In the first part of this two-part series, we looked at innovative ways to build and retain a loyal customer base — probably the most essential element in any effective craft beer branding strategy. Among the insights offered by various branding experts:
- Gain a deeper understanding of what your target audience wants in a quality craft beer.
- Discerning customers are drawn to a brand that displays passion for its offerings.
- Offer a pleasurable experience at beer festivals, tastings and brewery tours. These positive experiences lead to invaluable consumer-bonding relationships.
This last point is worth exploring further, since most consumer-bonding relationships will likely take place in your local community. It’s a compelling reason to seek out every possible opportunity to capitalize on your local brand.
As Neal Stewart, director of marketing at Dogfish Head Craft Brewery, puts it: “Craft brewers are more profitable if they sell a higher percentage of their beer in their home market.”
Know what you want from branding and positioning
Every craft beer company must answer key branding and positioning questions before they engage with consumers in their community:
- What’s the core idea behind your brand?
- Can you articulate what makes you passionate about your craft beer?
- What sets you apart from other breweries in your area?
“Together, branding and positioning tell your story in a compelling way to potential and current customers, which is why they’re so important for new breweries,” says Cody Fague and Isaac Arthur of CODO Design. “By taking a hard look at yourself and refining your branding and position, you can tell a great story about a new product that will fit seamlessly into your beer drinkers’ lives.”
“Infiltrate” local festivals
With the explosion of craft beer festivals all over the country, it’s easy to “infiltrate as many local craft events as you can,” says Lindsey Rogers, co-owner of Kick Boom Pow. You can usually find festival listings in locally published magazines or on the event pages of craft-focused websites.
The reason behind this particular approach is simple, Rogers notes: “Beer events are the fastest and easiest way to get a ridiculous amount of people to try your product that normally otherwise wouldn’t have.”
National beer festivals also offer great consumer exposure and networking opportunities for your brewery.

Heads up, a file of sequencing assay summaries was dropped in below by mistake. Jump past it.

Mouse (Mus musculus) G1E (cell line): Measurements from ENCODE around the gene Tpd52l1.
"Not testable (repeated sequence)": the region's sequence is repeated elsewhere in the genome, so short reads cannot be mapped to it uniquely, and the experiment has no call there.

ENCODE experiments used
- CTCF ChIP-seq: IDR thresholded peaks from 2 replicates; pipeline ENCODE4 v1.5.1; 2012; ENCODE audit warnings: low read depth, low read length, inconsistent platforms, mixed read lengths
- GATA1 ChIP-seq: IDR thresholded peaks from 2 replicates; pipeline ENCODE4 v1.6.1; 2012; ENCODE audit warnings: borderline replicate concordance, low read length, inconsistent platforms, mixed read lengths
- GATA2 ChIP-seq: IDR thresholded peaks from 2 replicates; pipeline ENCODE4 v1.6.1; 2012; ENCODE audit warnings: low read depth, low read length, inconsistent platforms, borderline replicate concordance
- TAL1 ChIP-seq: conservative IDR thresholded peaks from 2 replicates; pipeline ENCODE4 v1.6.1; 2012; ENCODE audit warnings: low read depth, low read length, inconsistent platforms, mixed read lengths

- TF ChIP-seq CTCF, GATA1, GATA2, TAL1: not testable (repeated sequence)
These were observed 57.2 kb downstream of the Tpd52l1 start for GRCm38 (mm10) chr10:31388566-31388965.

For example, during the most recent American Craft Beer Week (May 12-18), brewers from each of the 50 states took selfies that best represented their brewery and state and posted them on social media to help celebrate the week. (A video montage of these craft beer selfies can be found here.)
The Great American Beer Festival, which bills itself as “the premier U.S. beer festival and competition,” offers both a public tasting event and a private competition. (The 2014 event takes place on Oct. 2-4 in Denver, Colo.) While not a local event, you can still meet and mingle with distributors and breweries both from your own community and across the country.
Whatever the venue, Rogers advises bringing along a variety of beers to these events.
“We think it’s a great idea to bring a specialty beer along with a beer from your core product line that may need a little boost on the market,” she says. “Everyone’s looking for the next shiny object, so get them to come to your door by dangling that carrot and then make them remember how good your other beer is, since that was what got you the notoriety in the first place.”
Tasting rooms for fun and education
Craft beer drinkers are gregarious and love to get together and talk beer. You can help foster this community and build your brand by offering a tasting room at your local brewery.
To be effective, a tasting room should be more than just a bar and a handful of bar stools. Think about ways to enhance the appeal for your local customer base. Jason Morgan of Craft Brewing Business suggests “getting an inside look at the brewing operation, tasting limited-run beers and being in close proximity to brewers — all of which should be in the forefront of your mind when building or reorganizing your tasting room.”
Payment processing options for your brewery
Whether you’re building brand awareness for your craft beer at a festival, local event or in your tasting room, customers expect hassle-free payment options when they purchase your beer. Mobile payment processing has become increasingly popular at restaurants, bars and other independent retail operations, so it’s a natural option to consider for your business. All you really need is a smartphone or tablet and card-swiping, plug-in hardware and you’re ready to go.
Mobile processing makes payment more convenient and user-friendly — a process that complements, rather than interrupts, your customers’ experience of your great craft beer.
Know what you and your business stand for. Become active in local craft beer events and festivals. Use your brewery as a staging platform for building brand awareness. These efforts will create a community around your product — the most effective way to generate a legion of loyal craft beer followers.
Kristen Gramigna is chief marketing officer for BluePay provider of payment processing options for a wide range of businesses. She brings more than 15 years of experience in the bankcard industry in direct sales, sales management, and marketing to the company and also serves on its Board of Directors.